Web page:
Robustness To Visual Perturbations In Pixel-Based Tasks

Thumbnail Image
Yung, Dylan D.
Kira, Zsolt
Hoffman, Judy
Associated Organization(s)
Organizational Unit
Organizational Unit
Supplementary to
Convolutional Neural Networks (CNNs) have been shown to provide great utility across many vision tasks and have become the go-to model for problems involving video or image input. Though they’ve shown promise across many problems they come with inherent flaws. For example, in image classification, CNNs are known to output very high confidence values even when their accuracy is low. This is exacerbated when visual perturbations are introduced to inputs causing accuracy to drop, but confidence to remain high. This is similarly problematic when models use visual inputs for decision-making, such as through pixel-based Reinforcement Learning (RL) where an agent must learn a policy leveraging images of the environment as input. RL agents under these settings can perform well in training, but once deployed may face unseen visual perturbation, causing an erroneous execution of their learned task. Poor robustness to the previously mentioned examples is deadly in applied Machine Learning (ML) in the medical field and autonomous vehicles. Thus ways to impart robustness on CNNs for image classification and RL are of utmost importance. In this thesis, we explore solutions to the problem of overconfident image classification models and embedding robustness to visual perturbations in RL. We propose two distinct frameworks for doing so in two contexts: Image-based classification (Geometric Sensitivity Decomposition (GSD)) and decision-making (Augmentation Curriculum Learning (AugCL)). CNNs utilized for image classification has been shown to be erroneously overconfident. A large contributor to the overconfidence is attributed to a combination of Cross-Entropy loss, the standard loss for classification, and the final linear layer typically in vision models. GSD decomposes the norm of a sample feature embedding and the angular similarity to a target classifier into an instance-dependent and an instance-independent component. The instance-dependent component captures the sensitive information about changes in the input while the instance-independent component represents the insensitive information serving solely to minimize the loss on the training dataset. Inspired by the decomposition, we analytically derive a simple extension to current softmax-linear models, which learns to disentangle the two components during training. On several common vision models, the disentangled model outperforms other calibration methods on standard calibration metrics in the face of out-of-distribution (OOD) data and corruption with significantly less complexity. Specifically, we surpass the current state of the art by 30.8% relative improvement on corrupted CIFAR100 in Expected Calibration Error. Pixel-based RL has shown a lack of ability to identify and learn visual features when things such as color have been changed. Image augmentation has been shown to add to this, but is difficult to balance. AugCL is a novel curriculum learning approach that schedules image augmentation into training into a weak augmentation phase and a strong augmentation phase. We also introduce a novel visual augmentation strategy that proves to aid in the benchmarks we evaluate on. Our method achieves state-of-the-art performance on Deep Mind Control Generalization Benchmark when combined with previous methods.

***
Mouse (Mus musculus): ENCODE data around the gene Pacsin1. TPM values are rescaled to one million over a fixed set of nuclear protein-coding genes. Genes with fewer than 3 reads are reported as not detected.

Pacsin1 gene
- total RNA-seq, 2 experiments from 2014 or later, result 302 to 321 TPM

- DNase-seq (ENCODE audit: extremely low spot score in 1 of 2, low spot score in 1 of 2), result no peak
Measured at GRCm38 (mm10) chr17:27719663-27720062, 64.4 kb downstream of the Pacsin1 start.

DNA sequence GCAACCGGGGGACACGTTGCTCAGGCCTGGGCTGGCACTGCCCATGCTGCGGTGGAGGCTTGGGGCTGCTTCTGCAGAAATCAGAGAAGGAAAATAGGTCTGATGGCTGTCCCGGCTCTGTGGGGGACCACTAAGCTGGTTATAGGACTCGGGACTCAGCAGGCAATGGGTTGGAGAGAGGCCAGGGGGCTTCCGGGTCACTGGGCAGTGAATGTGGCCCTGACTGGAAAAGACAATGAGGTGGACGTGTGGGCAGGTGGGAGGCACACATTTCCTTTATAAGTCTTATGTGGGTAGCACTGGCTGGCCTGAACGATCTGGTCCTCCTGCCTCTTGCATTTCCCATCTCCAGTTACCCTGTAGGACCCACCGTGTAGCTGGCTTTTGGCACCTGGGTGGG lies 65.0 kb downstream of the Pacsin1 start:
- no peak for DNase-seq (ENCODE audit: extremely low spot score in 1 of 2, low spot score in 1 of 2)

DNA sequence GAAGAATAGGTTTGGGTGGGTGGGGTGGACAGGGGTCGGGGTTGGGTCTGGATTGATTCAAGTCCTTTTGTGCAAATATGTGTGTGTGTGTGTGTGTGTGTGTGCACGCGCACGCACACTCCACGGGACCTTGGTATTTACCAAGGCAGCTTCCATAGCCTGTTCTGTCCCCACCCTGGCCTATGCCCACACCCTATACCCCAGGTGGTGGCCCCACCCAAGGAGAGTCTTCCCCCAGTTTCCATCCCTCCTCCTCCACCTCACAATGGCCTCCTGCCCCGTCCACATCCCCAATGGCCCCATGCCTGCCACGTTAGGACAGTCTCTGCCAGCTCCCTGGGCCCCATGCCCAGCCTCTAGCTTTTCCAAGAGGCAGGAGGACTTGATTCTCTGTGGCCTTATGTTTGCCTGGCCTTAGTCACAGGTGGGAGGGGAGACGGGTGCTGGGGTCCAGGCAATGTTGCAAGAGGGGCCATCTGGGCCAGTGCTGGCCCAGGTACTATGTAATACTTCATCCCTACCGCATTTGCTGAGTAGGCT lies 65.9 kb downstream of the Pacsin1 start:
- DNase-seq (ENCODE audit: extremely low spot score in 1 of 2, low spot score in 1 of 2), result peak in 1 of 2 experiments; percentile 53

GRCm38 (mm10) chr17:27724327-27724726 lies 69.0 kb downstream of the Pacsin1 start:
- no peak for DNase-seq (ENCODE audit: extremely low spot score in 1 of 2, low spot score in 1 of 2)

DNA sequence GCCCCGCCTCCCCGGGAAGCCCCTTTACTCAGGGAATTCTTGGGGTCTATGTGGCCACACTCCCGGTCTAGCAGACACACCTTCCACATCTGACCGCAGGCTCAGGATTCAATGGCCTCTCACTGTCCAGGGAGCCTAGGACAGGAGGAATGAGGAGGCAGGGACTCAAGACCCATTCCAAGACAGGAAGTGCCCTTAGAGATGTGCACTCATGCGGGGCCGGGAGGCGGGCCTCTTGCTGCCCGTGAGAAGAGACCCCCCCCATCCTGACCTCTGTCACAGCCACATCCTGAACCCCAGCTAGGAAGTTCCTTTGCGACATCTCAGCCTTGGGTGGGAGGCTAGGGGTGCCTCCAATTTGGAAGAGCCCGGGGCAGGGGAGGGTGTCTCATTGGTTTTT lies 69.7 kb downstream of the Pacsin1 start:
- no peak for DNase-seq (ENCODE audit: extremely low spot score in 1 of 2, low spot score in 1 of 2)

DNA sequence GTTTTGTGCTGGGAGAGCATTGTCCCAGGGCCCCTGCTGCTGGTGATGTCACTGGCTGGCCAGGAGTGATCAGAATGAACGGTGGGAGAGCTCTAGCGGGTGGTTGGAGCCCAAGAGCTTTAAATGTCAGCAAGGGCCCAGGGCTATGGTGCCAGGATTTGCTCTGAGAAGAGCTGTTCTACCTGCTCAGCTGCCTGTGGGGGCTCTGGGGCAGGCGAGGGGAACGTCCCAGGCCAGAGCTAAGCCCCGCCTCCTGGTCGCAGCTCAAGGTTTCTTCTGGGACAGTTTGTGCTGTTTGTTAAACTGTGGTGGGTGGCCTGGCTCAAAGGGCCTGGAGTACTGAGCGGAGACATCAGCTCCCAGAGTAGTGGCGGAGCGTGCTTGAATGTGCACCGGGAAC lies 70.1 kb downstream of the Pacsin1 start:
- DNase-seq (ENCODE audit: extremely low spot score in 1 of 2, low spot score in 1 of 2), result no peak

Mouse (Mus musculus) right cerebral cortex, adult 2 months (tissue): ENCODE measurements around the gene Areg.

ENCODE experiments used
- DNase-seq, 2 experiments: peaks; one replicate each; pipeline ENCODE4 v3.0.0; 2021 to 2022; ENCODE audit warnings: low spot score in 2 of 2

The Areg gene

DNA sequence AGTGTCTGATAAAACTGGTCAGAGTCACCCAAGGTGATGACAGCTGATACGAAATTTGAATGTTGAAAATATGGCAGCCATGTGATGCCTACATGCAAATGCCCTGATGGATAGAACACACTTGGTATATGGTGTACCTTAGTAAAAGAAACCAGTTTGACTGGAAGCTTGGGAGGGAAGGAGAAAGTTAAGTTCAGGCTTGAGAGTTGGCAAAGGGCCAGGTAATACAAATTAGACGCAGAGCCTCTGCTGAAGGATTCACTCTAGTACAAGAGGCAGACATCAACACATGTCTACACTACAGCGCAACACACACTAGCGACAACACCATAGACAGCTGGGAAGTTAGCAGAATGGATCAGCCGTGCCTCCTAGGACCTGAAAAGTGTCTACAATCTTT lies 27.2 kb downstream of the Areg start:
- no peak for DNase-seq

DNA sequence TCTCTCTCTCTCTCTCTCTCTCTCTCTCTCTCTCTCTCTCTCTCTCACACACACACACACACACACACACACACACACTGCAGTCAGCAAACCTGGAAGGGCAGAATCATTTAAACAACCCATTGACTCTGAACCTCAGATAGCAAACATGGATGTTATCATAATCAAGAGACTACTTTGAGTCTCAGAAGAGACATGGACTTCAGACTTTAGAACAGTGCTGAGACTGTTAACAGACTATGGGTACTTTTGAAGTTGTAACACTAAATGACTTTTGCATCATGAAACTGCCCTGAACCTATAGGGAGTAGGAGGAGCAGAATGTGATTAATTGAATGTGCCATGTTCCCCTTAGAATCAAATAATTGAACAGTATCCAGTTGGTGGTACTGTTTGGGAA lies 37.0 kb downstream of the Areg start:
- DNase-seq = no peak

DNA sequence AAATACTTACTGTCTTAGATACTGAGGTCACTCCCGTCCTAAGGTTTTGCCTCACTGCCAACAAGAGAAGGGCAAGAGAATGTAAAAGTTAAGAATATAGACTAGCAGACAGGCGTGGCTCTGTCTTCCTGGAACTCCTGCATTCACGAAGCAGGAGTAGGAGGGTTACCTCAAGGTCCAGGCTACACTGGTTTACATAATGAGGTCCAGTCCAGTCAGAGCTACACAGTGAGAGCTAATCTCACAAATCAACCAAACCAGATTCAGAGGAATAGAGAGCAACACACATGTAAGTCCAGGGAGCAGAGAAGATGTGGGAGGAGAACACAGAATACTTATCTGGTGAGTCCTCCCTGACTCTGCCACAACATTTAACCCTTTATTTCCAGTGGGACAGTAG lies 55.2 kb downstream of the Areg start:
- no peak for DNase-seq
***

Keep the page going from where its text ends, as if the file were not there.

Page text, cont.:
Date Issued
Resource Type
Resource Subtype
Rights Statement
Rights URI